Thursday, March 1, 2012

Obama and the Koran: Was it wrong to say sorry?

By P.J. Crowley, Former U.S. Assistant Secretary of State
Being the leader of the free world means never having to say you are sorry.
Members of a religious group at an anti-American rally in Lahore, Pakistan express anger at the burning of the Koran, 21 February 2012
President Obama did not apologise to Pakistan after a raid
accidentally killed 24 Pakistani soldiers stationed along the Afghan border
That appears to be the view of Republican presidential aspirants Mitt Romney, Newt Gingrich and Rick Santorum. All three have been critical ofthe apology offered last week by US President Barack Obama following the Koran-burning incident in Afghanistan.
Mr Gingrich, a former Speaker of the House of Representatives, termed the apology an "outrage."
Former Massachusetts Governor Mitt Romney thought it would be "very difficult for the American people to countenance". Former Pennsylvania Senator Rick Santorum suggested Mr Obama's contrition "showed weakness".
The fourth remaining candidate, Texas Congressman Ron Paul, long ago advocated a US withdrawal from Afghanistan. The Koran-burning is not likely to change his mind.
Are these comments by Mr Gingrich, Mr Romney and Mr Santorum - each vying to unseat the president - all about scoring political points?
Let's hope so. The candidates' arguments don't feel wrong so much as dated: debating points from the Cold War era, 30 years ago.
Mr Gingrich, who has suggested it is impossible to "fix Afghanistan", instead demanded an apology from Afghanistan President Hamid Karzai.
He wants contrition from the Afghan leader for the deaths of at least six Nato service members, most thought to be American. The latest two deaths came on Thursday, more than a week after the Koran-burning sparked such outrage. Once again, the deaths were thought to be deadly retribution by Afghan security personnel.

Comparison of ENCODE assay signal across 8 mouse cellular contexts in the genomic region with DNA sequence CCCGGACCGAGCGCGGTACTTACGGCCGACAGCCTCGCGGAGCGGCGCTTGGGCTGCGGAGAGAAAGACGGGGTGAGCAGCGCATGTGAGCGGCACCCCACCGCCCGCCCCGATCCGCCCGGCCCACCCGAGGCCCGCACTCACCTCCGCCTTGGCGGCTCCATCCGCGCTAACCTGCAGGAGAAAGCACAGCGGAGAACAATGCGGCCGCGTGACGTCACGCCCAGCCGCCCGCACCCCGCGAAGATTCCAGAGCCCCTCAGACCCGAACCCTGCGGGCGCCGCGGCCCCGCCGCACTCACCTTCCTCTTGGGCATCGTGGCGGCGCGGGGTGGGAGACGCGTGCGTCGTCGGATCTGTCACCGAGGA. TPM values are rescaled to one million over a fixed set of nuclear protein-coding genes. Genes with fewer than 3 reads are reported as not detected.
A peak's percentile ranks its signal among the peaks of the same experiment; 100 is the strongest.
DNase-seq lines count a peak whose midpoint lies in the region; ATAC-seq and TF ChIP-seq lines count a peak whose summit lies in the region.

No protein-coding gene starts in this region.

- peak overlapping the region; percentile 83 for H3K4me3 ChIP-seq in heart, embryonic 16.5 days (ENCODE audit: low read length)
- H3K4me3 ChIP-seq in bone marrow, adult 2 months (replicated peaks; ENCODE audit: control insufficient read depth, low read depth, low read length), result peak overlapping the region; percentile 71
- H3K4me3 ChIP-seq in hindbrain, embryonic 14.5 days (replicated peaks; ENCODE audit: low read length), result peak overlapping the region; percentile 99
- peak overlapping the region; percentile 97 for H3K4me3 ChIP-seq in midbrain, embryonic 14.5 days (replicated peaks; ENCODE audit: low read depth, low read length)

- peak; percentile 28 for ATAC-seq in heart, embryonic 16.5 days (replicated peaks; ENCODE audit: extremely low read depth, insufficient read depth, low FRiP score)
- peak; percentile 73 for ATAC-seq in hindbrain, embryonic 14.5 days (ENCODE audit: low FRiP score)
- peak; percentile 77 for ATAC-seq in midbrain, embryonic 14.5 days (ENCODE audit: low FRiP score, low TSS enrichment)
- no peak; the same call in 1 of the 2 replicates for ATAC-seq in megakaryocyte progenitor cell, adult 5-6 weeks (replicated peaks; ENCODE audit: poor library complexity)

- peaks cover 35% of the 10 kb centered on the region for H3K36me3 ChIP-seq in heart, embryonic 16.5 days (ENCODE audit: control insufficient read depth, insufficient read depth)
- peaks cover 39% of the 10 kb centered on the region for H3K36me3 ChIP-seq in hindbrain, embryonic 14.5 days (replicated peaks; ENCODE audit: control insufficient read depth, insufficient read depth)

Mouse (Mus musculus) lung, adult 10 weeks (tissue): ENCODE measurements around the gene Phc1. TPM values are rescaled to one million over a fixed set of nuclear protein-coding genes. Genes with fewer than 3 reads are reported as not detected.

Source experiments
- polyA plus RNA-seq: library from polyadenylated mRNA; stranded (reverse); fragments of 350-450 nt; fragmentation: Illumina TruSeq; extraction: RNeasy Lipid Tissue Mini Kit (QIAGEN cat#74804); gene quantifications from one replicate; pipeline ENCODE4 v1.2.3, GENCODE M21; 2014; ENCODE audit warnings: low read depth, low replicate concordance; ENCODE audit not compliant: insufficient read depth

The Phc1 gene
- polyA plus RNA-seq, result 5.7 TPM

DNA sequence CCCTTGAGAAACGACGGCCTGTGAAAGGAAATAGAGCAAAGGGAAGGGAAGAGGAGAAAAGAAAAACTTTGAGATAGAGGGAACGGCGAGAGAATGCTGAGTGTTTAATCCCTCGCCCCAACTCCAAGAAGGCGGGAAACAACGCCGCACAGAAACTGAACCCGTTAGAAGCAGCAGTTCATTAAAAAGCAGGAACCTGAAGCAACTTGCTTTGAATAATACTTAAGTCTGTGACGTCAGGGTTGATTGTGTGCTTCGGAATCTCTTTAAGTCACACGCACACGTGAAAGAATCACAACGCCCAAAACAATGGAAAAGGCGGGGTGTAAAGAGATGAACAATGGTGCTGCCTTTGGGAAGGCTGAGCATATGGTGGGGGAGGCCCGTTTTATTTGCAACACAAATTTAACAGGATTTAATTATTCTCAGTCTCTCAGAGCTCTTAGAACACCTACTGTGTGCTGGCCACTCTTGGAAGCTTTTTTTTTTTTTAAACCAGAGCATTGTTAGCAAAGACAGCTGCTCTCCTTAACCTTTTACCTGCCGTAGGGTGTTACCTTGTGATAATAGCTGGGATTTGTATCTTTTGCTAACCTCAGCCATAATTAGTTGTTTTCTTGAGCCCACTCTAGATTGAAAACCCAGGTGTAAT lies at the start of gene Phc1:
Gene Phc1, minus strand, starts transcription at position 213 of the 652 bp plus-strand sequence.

To be fair, the Koran incident has put the unpredictable President Karzai between a rock and a hard place, with little political capital in the bank.
No doubt there should be an Afghan apology as well as an American one - particularly if the Afghan government expects the US Congress and the American people to continue to support this fragile and frustrating relationship.
'Not deliberate'
The fact that President Obama went first is usually considered, well, leadership.
In the Republican debates Mr Romney said he would make decisions regarding Afghanistan based on "conditions on the ground determined by the generals".
The first US official to recognise the danger of the Koran-burning and issue an apology was not President Obama, but Gen John Allen, the commander of US and international forces in Afghanistan.
Gen Allen and his diplomatic counterpart, Ambassador Ryan Crocker, undoubtedly welcomed the political apologies that came from President Obama, Secretary of Defense Leon Panetta and Secretary of State Hillary Clinton.
They understand that the future of the US-Afghan relationship is at stake and with it the sustainability of the counter-terrorism mission in Afghanistan (and from Afghanistan into Pakistan). Those are operations that Mr Romney supports.

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